Wednesday, June 2, 2010

forget about it

for the past week or so i have been completely captivated by a series on about elizabeth loftus, a memory doctor.

yes. a real-life memory doctor. turns out it doesn't just happen in the movies.

i won't pretend to understand all the science involved, but from what i can gather this woman has figured out how to make people think things that never happened, happened. or to make people think that things that did happen never happened at all.

the implications of such a thing are, clearly, mixed. convince people that they once became violently ill after eating strawberry ice cream and they'll probably eat less strawberry ice cream and next thing you know, poof! obesity epidemic solved. but, convince somone that they saw a particular person or kind of person commit a crime, when in fact they did not, and poof! we have a much bigger problem on our hands.

the obvious hollywood parallel here is "eternal sunshine of the spotless mind," which seemed enormously far-fetched before i started reading this series, but now i am just not so sure anymore. and it got me to thinking: would i really want my memories erased?

i mean, sure, it sounds nice. rejection, pain and heartache all gone? embarassment, mocking, scorn all disappeared? seems like we would be idiots not to go for it if we had the chance. if i couldn't remember every rejection of my life in clear and painful detail, maybe i wouldn't be so hesitant to open myself up to those kinds of experiences again. i would be braver, less inhibited.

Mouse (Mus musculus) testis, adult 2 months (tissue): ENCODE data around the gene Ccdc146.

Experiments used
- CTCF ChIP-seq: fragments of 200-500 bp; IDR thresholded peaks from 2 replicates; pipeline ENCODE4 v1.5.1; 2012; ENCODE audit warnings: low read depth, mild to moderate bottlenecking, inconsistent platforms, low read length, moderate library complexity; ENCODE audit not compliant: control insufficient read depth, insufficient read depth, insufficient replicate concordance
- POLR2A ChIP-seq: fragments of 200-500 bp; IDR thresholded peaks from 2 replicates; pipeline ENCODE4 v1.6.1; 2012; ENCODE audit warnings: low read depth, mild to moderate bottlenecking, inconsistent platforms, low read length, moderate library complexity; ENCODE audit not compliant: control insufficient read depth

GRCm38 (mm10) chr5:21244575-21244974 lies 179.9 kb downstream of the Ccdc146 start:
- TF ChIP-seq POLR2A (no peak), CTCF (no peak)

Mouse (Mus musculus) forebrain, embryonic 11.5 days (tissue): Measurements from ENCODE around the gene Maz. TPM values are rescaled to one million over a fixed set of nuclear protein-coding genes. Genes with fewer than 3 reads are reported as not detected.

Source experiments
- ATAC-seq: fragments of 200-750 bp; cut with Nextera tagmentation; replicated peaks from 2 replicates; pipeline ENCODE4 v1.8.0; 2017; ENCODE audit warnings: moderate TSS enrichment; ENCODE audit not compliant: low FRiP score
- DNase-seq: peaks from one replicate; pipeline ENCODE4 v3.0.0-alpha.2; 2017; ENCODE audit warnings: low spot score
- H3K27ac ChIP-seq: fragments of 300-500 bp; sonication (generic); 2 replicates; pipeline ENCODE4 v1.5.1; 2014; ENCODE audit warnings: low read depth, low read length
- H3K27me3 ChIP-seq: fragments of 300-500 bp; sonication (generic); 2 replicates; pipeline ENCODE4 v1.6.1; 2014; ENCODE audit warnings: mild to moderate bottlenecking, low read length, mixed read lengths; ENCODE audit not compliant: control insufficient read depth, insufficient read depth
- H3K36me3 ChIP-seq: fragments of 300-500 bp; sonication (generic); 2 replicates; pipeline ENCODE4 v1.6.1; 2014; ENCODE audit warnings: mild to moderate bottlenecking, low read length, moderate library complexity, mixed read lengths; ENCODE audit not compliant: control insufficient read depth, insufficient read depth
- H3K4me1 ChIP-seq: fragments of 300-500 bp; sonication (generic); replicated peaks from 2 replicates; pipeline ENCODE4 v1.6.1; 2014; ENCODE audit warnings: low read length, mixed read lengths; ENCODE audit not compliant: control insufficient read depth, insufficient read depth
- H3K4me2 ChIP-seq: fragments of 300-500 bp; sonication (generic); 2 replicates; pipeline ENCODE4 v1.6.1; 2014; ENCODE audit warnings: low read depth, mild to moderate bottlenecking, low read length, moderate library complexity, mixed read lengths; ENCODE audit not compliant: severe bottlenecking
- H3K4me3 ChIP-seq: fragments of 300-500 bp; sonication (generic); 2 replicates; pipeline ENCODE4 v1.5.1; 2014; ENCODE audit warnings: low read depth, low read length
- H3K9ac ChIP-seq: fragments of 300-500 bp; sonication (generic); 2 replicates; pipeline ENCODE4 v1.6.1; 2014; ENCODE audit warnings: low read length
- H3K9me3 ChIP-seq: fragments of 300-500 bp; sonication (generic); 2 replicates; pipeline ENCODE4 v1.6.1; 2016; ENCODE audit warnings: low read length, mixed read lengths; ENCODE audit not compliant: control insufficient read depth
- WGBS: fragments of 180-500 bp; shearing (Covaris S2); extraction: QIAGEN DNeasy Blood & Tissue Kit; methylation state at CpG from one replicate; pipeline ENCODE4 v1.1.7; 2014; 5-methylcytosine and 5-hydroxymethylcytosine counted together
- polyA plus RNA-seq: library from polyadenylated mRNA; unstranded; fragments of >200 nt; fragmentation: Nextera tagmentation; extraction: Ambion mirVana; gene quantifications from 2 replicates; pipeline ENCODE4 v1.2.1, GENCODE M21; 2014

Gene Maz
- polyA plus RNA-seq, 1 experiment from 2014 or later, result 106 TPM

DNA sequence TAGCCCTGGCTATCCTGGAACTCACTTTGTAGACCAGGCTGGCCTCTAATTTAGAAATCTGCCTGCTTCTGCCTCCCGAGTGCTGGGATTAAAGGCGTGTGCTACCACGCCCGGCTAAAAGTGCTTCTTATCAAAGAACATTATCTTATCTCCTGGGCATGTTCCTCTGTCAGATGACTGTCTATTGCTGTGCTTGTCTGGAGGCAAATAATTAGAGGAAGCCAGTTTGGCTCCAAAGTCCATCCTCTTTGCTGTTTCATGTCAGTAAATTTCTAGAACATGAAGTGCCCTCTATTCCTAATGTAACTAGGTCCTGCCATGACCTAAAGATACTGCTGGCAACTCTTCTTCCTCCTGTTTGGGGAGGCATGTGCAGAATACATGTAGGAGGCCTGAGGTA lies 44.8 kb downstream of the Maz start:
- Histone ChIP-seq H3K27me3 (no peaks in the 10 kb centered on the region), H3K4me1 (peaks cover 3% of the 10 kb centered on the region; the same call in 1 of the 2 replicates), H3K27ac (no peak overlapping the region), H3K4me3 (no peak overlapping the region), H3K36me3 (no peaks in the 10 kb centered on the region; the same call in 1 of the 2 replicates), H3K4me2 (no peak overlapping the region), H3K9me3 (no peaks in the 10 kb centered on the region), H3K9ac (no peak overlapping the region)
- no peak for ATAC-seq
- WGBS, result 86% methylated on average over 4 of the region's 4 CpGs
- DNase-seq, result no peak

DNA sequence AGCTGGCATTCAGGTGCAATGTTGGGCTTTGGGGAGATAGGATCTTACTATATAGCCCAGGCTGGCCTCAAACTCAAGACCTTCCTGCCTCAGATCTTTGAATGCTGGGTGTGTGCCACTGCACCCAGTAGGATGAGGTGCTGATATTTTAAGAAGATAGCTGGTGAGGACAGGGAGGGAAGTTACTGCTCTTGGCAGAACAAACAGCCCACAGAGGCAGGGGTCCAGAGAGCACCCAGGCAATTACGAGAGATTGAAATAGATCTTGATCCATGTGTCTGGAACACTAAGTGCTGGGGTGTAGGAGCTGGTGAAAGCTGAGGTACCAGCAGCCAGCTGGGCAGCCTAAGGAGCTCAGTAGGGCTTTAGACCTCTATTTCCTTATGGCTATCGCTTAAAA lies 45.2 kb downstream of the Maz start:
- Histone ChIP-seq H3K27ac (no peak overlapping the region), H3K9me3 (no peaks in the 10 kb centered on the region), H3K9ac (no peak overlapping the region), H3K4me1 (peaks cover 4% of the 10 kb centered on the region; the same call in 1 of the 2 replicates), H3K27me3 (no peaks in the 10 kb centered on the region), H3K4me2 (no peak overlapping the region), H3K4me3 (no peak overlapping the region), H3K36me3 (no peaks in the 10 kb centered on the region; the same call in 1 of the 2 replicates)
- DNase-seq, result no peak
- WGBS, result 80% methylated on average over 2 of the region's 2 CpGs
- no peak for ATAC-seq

but i also think i would be totally dumb. operating without the benefit of any useful experience doesn't actually seem like an advantage in the end. and that is what memory is to me. experience. teaching. if i can remember it, it can guide me and inform me, even if it sometimes makes me sad.

so, i think i'll pass on the memory modification for now. though it is sort of fun to think about what you would get rid of if there were no consequences to you or anyone else. i would start by eradicating the mean girls in kindergarten who made fun of me because i loved "he-man" and made me sit on the boys' side of the circle during story time.

how about you?


Mom said...

I remember you liking he-man! But I don't remember you getting teased about it. Did I block that out?

Evan and Holly said...

I would get rid of so many things...probably the time that Kyle spit up in my mouth, but then again, that is funny now. Maybe I would get rid of gallbladder pain and the long trips to the ER, but then again, Evan was always with me and I happen to really enjoy the feeling of morphine. Oh, I have one. I would get rid of the five hours of graduation ceremony I had to sit through at USU the beginning of May. Really uncomfortable seats. :)

Susan said...

changing and erasing memories is inevitable. only physical artifacts are lasting (and even those are problematic since the way we interpret them constantly changes.)

i had a history professor who said, one time, that no book goes out of print faster than a history book. he also said "the past is a foreign country."

i think the lessons we learn from our personal memories are like the lessons we learn from history books and guide books. they are always changing, they serve the present need, and they go out of date fast.

i guess what i'm saying is, i think it's important to maintain a sense of humility and not become too attached to one version of a memory. memories grow and develop. this is generally a good thing, because it allows us to grow too.